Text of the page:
Pruning the Tickler File

A few days ago I recommended setting up a simple tickler file to help keep track of your network. It’s a simple but awesome tool that you can tweak to fit your specific needs.  Once you have one, though, the question arises: When do you remove someone from the list?

For me, the two main reason I would remove a networking contact are if they either, one, didn’t value me and my reputation, or, two, if they devalue my reputation.

Not valuing: This behavior is best exemplified through a lack of willingness to stay in contact. If I’ve made an effort to stay in touch with someone, using a variety of mechanisms (email, phone, written note, etc) and I never hear back from them, I can only assume that they don’t value me. Now, in this case, I don’t make snap judgments.  Just because someone doesn’t return my call doesn’t mean I’m going to write them off.  This has to be behavior that I witness over the course of a year or more. If it ends up, though, feeling like all of my communications are slipping down a black hole, never to be seen nor heard from again, it behooves me to put my efforts into those relationships where I am valued.

Devaluing: This is a much more serious breech of the relationship. If I vouch for someone to a friend or colleague, they have to know that I am lending them my reputation. If the referral goes south, then it makes me look bad. In that case, I will try to work with the two parties to help get things resolved. If it should happen multiple times, or if the person I refer is unwilling to make some effort to clear up the problem, then they’ve damaged more than their own reputation. In that case, the only thing you can do is pull back from the contact and wish them well in their future pursuits.

Truthfully, you might have a variety of other reasons to remove a person from your regular contact schedule. The main caveat is: Never rush to judgment. So long as they aren’t damaging your reputation, giving them the benefit of the doubt probably won’t hurt you.  After all you’ve already spent a fair amount of time cultivating the relationship. Make sure you aren’t throwing that investment away without good reason.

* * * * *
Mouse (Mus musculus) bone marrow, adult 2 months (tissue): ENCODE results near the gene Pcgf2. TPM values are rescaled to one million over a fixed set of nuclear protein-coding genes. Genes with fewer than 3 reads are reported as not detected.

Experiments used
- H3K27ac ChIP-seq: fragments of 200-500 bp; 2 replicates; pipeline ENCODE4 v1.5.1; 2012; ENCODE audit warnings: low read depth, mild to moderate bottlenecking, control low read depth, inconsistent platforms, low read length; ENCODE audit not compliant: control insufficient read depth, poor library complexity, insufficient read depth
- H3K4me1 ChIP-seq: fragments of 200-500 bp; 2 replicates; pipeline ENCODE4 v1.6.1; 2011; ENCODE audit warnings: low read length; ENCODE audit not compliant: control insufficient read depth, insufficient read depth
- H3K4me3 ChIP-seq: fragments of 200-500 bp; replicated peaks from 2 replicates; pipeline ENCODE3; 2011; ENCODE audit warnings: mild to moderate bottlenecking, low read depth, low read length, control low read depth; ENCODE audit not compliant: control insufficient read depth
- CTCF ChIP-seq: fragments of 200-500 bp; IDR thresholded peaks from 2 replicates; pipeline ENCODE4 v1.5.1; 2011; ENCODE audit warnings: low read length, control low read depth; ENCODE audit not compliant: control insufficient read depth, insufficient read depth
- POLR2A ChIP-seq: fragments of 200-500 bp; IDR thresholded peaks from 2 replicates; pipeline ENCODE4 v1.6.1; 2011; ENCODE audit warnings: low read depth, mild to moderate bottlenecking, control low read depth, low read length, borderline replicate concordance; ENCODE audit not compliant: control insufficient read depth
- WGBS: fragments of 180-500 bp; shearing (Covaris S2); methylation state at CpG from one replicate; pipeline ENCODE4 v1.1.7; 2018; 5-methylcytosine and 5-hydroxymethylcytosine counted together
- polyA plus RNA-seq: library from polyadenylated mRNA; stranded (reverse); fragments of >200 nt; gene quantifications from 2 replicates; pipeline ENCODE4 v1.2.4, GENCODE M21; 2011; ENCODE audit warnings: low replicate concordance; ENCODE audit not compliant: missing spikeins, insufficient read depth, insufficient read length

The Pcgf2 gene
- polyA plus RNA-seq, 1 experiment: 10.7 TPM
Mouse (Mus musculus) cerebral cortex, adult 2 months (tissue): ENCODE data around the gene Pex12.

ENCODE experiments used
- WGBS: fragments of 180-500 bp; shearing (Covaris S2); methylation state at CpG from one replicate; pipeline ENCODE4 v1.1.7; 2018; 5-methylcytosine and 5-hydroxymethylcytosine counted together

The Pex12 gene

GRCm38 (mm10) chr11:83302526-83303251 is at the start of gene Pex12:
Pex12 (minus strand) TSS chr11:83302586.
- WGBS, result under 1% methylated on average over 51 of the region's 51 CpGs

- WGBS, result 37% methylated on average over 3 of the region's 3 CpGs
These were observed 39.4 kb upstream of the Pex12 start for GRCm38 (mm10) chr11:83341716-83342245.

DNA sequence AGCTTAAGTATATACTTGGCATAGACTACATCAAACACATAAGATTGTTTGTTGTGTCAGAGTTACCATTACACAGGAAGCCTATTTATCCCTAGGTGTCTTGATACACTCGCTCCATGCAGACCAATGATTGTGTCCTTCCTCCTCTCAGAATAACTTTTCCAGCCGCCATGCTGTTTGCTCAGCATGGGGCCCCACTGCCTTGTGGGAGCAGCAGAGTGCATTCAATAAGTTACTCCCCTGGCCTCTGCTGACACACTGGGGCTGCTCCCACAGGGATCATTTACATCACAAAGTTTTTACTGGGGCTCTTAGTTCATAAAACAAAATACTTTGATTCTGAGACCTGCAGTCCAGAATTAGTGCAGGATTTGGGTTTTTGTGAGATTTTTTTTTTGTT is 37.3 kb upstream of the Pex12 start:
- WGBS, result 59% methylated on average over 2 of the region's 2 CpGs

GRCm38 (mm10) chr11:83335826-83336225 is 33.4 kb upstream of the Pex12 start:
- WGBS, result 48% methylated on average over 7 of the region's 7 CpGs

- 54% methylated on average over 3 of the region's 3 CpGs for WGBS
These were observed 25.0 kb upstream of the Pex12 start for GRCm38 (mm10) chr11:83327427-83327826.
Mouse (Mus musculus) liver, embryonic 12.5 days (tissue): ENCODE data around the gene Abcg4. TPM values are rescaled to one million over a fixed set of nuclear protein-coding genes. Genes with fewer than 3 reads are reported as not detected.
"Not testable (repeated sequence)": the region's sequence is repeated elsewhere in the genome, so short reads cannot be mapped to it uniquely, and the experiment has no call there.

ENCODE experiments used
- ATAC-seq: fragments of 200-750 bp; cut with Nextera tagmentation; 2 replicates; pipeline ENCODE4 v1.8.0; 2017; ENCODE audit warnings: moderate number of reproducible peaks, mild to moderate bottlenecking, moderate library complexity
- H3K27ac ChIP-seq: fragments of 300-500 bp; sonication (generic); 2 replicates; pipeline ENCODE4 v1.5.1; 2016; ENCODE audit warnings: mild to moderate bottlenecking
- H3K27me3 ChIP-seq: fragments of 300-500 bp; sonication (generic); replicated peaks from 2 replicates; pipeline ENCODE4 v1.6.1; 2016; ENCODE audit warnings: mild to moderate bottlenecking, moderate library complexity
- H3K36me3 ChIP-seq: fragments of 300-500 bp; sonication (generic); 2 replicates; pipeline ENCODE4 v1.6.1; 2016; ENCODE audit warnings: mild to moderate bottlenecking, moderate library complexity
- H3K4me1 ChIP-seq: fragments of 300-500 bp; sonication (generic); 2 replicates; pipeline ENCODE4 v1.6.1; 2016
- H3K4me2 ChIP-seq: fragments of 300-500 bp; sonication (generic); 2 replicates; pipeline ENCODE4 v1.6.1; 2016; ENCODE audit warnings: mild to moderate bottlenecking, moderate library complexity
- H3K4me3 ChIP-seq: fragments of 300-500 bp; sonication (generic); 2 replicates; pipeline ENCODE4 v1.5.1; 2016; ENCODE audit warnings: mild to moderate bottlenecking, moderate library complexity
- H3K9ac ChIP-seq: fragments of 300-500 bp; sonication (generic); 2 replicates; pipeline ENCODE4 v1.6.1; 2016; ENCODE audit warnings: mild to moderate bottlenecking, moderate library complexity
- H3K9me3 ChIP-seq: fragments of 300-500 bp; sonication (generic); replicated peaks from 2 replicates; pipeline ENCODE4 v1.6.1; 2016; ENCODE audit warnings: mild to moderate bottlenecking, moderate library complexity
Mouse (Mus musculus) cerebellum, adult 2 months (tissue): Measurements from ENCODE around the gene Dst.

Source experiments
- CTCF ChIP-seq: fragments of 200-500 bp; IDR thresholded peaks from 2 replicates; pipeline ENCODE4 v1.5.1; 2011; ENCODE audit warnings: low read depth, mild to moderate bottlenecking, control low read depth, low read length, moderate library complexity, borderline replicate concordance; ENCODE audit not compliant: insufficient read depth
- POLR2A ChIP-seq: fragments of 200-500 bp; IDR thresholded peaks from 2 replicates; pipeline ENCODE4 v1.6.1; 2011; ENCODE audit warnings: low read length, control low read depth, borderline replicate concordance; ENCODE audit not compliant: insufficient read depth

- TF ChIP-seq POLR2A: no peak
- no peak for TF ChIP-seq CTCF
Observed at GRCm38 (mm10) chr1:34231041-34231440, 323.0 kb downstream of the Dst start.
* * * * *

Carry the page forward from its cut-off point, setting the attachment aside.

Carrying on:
About Greg Peters

Greg Peters, president and founder of The Reluctant Networker, LLC, is a business networking specialist. He works with trade associations on both the local and national level to create a culture of better connections and greater opportunity. Find out more at or


  1. Hi Greg-Great Post.

    I give credit….You give people a lot more grace than I give people. If someone devalues my brand once, I don't give them a second chance, unless there are extenuating circumstances.

    The same is true with those that don't respect my time or value me. If they don't return my calls, emails and other communications, then unless it's a unique situation, I won't pursue those relationships.

    The good news is that I don't run into either of these problems very frequently. As Jim Rohn said, "You are the average of your five closet friends." I have got good friends!

    Great job!

  2. Hi, Todd

    Thanks for the comment.

    I think we're on the same page here. With respect to "devaluing" my brand. I give them one chance to make it right. That means the next time I talk to the person who was wronged, they had better be raving about the awesome service they got.

    As far as those who don't return my calls, the folks who are on my tickler list are the ones I've already established relationships with. I'm willing to cut them some slack as they've already proven themselves. The folks who never return my calls in the first place, never make it on the tickler list at all.

    Thanks again for your insight!


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